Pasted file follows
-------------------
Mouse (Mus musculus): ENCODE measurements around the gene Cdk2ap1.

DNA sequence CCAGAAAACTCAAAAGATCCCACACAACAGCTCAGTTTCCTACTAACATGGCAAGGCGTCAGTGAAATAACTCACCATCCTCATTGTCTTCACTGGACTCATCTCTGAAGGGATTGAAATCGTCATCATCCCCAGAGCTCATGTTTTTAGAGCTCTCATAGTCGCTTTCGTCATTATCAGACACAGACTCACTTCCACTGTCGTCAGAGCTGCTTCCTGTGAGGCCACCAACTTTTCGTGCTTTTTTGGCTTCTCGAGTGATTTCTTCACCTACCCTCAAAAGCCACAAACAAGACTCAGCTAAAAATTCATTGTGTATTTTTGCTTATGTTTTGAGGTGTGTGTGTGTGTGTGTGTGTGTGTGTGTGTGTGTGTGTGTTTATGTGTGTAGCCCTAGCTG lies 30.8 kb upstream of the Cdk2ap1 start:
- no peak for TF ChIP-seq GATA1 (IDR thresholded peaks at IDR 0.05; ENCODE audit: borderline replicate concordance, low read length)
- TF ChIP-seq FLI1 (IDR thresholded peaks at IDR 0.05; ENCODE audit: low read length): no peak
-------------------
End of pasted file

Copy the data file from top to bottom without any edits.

Mouse (Mus musculus): ENCODE measurements around the gene Cdk2ap1.

DNA sequence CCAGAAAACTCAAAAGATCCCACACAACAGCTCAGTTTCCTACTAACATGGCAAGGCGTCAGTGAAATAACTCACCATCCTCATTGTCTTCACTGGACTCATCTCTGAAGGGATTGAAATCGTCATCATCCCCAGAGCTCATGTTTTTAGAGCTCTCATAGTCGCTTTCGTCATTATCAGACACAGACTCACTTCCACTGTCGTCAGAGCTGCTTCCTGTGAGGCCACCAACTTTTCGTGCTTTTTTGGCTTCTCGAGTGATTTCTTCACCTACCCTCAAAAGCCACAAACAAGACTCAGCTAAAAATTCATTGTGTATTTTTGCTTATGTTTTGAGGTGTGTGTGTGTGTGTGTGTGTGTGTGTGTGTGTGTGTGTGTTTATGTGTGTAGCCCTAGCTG lies 30.8 kb upstream of the Cdk2ap1 start:
- no peak for TF ChIP-seq GATA1 (IDR thresholded peaks at IDR 0.05; ENCODE audit: borderline replicate concordance, low read length)
- TF ChIP-seq FLI1 (IDR thresholded peaks at IDR 0.05; ENCODE audit: low read length): no peak